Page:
Moscow also achieved another objective, Giragosian said: pressure on Armenian Prime Minister Nikol Pashinian.
Pashinian’s independent foreign policy streak has vexed the Kremlin since he came to power in 2018 in a popular uprising known as the Velvet Revolution -- the kind of political change that makes Moscow uneasy.
"This enhanced Russian leverage will not only keep Armenia well within the Russian orbit, it will only further limit Armenia's options and orientation in seeking closer relations with the West," Giragosian said.
Some analysts said there were potential pitfalls for Russia.
Mark Galeotti, a London-based political observer and expert on Russian security agencies, said Russia deploying its troops to the region isn’t necessarily a slam-dunk win for Moscow.
“This is an additional burden on its military and treasury. It does bake a role for itself into the geopolitics of the region, to be sure, but this was a part of the world in which it was already meant to be dominant?” he wrote in an opinion first published in The Moscow Times. “When you have to escalate your commitment to retain your position, that does not seem a sign of progress so much as laboring to hold back decline.”
Steven Mann, who was a co-chair of the Minsk Group in the mid-2000s and retired as a U.S. diplomat in 2009, said the clear winner in his mind is Azerbaijan, given its battlefield victories.
As for Russia, its leading role in cementing the peace deal was no surprise, and the deployment of peacekeepers not a major coup for Moscow, given its long-standing dominance in the region, he said.
“Russia has always been the predominant military power, so I don’t think the deployment of the peacekeepers changes that overarching fact,” Mann told RFE/RL.
“I reject the idea that Russia has any special rights over its former republics. They’re independent countries. They have the right to choose their own policies,” he said. “But frankly, if you wanted peacekeepers on the ground, it’s hard to see where they would have come from but Russia.”
Carey Cavanaugh, a former U.S. diplomat who helped organize the 2001 talks in Key West, Florida, where the Armenian and Azerbaijani presidents came close to reaching a resolution, said the deal was a clear victory for Azerbaijan, given its military gains. But he disagreed that Russia was a clear winner, suggesting that Moscow had been forced by the circumstances to find a way to avert a major escalation.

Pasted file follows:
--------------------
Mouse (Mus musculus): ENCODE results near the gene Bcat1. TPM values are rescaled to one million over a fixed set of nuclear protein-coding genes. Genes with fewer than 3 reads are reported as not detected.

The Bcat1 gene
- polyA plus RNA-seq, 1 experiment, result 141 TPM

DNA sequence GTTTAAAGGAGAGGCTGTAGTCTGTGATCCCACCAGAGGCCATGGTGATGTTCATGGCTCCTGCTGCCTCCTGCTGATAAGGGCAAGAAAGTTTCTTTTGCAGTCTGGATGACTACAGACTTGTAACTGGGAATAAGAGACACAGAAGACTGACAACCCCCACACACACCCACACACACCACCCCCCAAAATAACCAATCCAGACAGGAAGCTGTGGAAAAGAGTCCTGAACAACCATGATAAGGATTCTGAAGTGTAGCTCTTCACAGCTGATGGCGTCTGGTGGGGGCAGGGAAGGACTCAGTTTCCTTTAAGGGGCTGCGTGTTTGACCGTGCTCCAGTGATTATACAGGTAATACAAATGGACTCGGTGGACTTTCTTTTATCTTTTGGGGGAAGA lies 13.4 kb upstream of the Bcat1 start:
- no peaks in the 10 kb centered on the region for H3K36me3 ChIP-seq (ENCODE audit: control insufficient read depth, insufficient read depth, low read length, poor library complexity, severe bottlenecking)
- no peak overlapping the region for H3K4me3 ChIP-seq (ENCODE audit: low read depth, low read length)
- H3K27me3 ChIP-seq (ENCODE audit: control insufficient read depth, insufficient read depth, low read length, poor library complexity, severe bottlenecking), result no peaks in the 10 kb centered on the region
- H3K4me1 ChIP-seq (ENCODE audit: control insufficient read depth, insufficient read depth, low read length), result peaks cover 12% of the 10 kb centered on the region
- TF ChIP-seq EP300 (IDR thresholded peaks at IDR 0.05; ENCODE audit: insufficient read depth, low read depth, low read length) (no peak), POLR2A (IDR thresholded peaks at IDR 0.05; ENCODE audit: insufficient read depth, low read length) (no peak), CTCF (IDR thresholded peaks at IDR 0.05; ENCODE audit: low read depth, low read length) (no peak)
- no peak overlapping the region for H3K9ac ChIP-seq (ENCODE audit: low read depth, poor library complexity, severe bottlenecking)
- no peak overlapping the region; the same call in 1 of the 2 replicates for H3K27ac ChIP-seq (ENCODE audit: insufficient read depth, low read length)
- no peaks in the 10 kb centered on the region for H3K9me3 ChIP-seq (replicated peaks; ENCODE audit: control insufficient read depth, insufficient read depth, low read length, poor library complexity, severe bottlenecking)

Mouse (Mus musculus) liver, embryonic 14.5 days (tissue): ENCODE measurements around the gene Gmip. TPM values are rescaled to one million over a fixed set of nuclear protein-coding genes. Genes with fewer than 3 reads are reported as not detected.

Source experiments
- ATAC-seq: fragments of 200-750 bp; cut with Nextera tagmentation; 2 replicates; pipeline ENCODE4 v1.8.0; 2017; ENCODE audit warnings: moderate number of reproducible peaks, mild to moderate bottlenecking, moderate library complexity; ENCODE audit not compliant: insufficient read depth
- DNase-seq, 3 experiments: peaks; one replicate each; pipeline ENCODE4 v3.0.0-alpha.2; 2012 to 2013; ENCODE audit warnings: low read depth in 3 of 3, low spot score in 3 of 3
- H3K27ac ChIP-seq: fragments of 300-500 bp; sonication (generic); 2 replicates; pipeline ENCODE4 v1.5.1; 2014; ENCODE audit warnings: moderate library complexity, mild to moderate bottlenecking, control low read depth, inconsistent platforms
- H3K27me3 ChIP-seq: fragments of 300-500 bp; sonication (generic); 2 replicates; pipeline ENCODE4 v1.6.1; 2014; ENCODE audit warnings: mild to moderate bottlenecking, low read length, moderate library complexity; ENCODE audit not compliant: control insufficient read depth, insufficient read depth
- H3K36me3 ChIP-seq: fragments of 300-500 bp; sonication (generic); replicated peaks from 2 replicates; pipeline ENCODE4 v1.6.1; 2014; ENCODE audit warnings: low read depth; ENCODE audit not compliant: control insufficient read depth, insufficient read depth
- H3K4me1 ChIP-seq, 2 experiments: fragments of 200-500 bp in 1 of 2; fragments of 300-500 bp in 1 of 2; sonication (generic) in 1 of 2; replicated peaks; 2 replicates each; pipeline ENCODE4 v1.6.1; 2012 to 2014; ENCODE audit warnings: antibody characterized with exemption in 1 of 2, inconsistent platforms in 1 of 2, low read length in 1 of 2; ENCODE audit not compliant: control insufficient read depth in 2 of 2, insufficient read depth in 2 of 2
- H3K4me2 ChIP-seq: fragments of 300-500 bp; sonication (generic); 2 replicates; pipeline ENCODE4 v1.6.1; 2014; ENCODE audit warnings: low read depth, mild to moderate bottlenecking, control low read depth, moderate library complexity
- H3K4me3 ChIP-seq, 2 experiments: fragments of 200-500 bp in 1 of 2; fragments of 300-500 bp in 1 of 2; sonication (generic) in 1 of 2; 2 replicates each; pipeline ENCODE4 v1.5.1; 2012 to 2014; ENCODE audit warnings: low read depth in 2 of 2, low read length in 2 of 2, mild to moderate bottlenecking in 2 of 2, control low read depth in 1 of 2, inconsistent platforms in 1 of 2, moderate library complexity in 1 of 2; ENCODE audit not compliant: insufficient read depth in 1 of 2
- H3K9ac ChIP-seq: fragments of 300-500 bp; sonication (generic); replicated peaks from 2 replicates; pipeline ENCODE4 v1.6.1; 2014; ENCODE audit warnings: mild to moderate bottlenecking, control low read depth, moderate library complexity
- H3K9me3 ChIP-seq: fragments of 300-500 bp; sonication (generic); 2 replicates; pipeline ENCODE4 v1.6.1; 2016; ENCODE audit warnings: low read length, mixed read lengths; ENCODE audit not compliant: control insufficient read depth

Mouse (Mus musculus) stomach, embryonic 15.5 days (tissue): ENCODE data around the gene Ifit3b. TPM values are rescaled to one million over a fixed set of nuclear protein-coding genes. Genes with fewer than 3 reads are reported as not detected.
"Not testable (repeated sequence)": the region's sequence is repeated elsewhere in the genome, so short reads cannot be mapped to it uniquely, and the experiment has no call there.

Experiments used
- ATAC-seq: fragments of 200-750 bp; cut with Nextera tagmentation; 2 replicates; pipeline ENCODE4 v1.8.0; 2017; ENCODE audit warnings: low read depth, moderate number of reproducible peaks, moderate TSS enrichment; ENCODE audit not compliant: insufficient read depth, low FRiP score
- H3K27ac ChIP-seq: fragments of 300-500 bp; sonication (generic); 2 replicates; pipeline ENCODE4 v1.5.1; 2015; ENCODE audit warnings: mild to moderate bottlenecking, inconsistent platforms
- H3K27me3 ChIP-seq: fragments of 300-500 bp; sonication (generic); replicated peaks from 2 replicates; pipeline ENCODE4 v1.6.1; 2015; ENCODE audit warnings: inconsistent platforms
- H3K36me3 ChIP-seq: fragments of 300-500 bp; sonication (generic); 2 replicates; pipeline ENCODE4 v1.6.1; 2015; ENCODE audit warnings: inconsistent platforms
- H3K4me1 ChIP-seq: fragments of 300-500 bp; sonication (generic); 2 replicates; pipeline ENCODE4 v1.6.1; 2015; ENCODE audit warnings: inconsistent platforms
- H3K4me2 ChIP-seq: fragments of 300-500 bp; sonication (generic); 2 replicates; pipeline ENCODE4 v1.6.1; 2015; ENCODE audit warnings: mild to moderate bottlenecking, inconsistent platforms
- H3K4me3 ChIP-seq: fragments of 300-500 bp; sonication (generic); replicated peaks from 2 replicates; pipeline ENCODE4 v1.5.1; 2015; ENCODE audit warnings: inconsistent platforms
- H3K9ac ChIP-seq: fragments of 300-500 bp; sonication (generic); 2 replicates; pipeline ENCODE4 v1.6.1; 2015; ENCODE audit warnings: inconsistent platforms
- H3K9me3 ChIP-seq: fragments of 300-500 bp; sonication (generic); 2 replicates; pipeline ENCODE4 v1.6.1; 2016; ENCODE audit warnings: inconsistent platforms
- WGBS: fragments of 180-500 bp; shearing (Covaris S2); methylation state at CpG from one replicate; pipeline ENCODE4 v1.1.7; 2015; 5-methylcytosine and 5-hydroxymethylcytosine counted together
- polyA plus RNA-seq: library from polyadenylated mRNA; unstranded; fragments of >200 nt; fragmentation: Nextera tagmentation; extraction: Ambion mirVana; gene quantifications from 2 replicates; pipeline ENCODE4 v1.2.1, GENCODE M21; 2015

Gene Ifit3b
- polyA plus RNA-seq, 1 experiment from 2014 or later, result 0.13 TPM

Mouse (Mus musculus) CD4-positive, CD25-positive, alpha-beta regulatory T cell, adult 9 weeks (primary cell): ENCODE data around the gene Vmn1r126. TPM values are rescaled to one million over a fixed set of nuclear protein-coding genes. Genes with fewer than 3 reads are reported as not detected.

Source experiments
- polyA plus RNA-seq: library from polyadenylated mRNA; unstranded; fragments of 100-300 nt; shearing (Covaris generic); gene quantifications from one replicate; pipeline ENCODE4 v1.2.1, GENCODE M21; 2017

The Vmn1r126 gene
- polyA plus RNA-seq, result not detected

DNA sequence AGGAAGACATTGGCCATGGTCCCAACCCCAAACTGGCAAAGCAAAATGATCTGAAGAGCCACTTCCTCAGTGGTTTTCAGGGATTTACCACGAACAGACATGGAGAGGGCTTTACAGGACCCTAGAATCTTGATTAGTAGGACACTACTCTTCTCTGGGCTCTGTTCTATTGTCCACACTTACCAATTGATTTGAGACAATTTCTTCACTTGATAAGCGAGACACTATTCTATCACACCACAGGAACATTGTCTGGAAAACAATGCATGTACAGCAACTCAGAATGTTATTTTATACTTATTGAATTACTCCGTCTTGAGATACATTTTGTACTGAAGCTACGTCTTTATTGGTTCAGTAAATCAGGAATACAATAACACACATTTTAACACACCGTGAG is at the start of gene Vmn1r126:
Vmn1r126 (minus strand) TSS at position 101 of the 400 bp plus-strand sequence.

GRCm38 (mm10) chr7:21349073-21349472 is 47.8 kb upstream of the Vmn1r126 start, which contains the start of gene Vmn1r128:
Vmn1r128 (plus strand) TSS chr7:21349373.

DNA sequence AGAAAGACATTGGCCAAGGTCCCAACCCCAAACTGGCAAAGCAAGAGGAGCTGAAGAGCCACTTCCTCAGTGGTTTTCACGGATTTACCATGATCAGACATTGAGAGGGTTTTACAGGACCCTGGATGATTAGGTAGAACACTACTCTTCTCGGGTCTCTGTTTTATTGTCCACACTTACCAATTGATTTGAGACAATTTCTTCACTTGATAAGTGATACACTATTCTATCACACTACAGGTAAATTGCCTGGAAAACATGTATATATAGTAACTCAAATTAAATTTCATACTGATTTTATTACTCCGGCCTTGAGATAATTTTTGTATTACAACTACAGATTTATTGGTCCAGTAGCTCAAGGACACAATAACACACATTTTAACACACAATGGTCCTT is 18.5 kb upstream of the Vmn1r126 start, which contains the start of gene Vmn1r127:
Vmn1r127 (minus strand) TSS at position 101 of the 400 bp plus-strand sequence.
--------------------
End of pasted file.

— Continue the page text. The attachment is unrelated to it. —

The danger that Moscow had faced, Cavanaugh said, was a continued fight by Azerbaijan, which could have threatened Armenia and potentially sparked desperate military acts -- for example, a missile attack on Baku, or targeting the Caspian-to-Mediterranean oil pipeline -- that would then have sucked Russia and Turkey into a deeper conflict.
The deal was a way “to staunch the bloodletting,” he told RFE/RL. “They had to stop it from going any further, over the precipice, where it would have been ‘desperate-times-call-for-desperate measures’.”
And while the Pashinian government’s policies may have irked Moscow, Aliyev has been more careful, said Aleksandr Baunov, an analyst with the Carnegie Moscow Center.
“Among the former Soviet states, Azerbaijan has always been an example of how to follow a foreign policy that is entirely independent from Russia, while maintaining a good relationship with Moscow and Putin,” he wrote in an analysis published on November 8.
“This example is also important for Russia itself, as it shows that good relations with Moscow don’t have to come at the cost of submission or signing up for Russia-led integration projects,” Baunov said.
One of the most important Russian-led integration projects throughout the former Soviet Union has been the Collective Security Treaty Organization, a Moscow-led alliance with a mutual defense provision similar to that of NATO’s Article Five.
Armenia is a member. Azerbaijan is not.
But the peace deal may hand Baku gains without making it more subservient to Russia -- even though it will have Russian troops on its territory.
Whatever its potential downsides for the Kremlin, the deal “in many ways addresses core Russian interests in the conflict, and is perhaps the best outcome (at least in short term) Moscow could get out of the situation,” Aleksandr Gabuyev, a senior fellow at the Carnegie Moscow Center, wrote on Twitter.